I would avoid Word 2003 in favor of something specifically designed for XML authoring. I think the additional capabilities you will get will be well worth it. Since the output is xml, which is application-neutral, I wouldn't be too concerned about using a proprietary program -- unless it's the licensing fees and tech support that you are concerned about? We're using Xmetal and have been pretty happy with it, the exception being that the version we got doesn't do xsl transformations so we're using saxon for that. Xmetal comes from a company that has been doing SGML and XML editors for (relatively speaking) a long time -- about ten years I think, though their name has changed at least once. I used their SGML authoring application six or seven years ago (it was then called SoftQuad Author/Editor) and was very happy with it. They also put out the HTML authoring application HoTMetaL, if anyone remembers that. So their track record is pretty good.
- oXygen (http://www.oxygenxml.com/), but my impression was that it's a bit complicated and not as intuitive as some of the others.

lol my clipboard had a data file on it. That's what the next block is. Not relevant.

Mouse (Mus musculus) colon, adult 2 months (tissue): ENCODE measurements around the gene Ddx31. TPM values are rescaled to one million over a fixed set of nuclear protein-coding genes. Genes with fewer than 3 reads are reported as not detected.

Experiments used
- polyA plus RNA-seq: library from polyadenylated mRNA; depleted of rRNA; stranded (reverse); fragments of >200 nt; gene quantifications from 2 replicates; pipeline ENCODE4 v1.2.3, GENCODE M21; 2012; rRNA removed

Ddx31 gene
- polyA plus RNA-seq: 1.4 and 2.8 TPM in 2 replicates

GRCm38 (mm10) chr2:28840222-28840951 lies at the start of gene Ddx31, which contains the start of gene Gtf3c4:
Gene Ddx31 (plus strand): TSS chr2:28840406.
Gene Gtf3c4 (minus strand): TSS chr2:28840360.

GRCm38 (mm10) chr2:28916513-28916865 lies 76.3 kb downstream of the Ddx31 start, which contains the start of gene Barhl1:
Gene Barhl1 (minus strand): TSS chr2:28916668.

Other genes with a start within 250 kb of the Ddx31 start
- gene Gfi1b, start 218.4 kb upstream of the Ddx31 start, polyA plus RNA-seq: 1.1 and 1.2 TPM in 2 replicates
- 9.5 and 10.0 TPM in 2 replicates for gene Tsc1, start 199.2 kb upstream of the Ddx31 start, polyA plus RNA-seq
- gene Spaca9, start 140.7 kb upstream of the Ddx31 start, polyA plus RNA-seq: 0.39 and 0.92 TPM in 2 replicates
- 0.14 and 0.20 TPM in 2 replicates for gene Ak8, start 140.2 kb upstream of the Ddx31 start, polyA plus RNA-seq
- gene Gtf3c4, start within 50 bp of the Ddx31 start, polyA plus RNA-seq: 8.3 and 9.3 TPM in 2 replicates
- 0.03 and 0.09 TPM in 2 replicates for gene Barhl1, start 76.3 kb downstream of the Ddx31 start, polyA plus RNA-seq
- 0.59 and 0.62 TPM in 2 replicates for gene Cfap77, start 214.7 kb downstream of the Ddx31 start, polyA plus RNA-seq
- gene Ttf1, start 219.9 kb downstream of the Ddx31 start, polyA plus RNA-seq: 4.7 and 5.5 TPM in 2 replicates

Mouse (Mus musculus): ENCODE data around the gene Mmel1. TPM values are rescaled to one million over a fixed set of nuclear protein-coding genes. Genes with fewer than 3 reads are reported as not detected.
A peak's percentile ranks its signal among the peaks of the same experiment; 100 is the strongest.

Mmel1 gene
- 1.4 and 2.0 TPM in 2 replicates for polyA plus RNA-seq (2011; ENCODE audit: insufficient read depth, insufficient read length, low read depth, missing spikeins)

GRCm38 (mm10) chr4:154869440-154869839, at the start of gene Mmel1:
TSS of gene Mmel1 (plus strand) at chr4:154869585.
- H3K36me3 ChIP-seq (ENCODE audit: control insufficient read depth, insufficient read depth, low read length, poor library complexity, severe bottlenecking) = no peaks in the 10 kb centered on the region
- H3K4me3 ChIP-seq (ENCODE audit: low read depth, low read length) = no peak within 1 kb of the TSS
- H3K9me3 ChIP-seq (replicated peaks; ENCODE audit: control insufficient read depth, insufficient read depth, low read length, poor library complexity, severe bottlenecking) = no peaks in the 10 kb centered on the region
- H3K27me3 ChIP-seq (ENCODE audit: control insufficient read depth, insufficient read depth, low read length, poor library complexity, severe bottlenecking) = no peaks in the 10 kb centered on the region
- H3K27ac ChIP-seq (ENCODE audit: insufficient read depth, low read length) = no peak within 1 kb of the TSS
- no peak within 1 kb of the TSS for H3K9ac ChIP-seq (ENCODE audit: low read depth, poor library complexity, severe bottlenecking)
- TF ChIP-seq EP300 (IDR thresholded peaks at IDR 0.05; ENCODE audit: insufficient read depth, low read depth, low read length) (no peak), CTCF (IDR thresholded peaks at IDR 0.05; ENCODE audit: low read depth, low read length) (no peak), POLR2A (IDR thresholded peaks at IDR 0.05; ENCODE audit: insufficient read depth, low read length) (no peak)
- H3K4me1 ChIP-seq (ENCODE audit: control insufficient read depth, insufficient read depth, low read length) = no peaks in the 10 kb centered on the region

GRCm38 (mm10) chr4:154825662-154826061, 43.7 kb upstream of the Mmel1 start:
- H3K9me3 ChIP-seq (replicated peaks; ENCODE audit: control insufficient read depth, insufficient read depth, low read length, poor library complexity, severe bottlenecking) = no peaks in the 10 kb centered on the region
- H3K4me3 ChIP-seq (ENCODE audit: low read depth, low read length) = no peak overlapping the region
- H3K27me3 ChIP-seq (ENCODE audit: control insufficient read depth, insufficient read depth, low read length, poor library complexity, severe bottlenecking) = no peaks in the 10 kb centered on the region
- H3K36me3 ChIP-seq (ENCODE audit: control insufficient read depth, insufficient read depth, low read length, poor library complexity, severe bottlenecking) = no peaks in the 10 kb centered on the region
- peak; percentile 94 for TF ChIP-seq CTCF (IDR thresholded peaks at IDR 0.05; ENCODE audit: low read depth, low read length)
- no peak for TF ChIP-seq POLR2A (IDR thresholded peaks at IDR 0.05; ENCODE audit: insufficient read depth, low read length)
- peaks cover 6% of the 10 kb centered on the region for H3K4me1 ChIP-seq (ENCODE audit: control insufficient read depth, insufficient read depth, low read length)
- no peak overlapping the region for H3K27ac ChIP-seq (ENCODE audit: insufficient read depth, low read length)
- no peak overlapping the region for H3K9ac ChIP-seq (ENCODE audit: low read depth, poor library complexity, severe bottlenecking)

- Altova's XML Spy (http://www.altova.com/products_ide.html ) -- quite good and has a free home edition
- An add-on for NoteTab that lets you author XML (http://www.notetab.com/html.php) . I haven't used it but it's been mentioned on the list so I'm sure someone else can comment on that one...
Special Collections Research Center
>>> [log in to unmask] 01/09/06 1:10 PM >>>
The Archives at Carnegie Mellon is working with our in-house tech staff to
implement EAD. The tech staff has asked the Archives to recommend an xml
editor for such. Xmetal has been suggested, as has Word 2003, but we are
concerned about working with proprietary programs and/or with an xml editor
that has a short shelflife. Any suggestions?
Carnegie Mellon University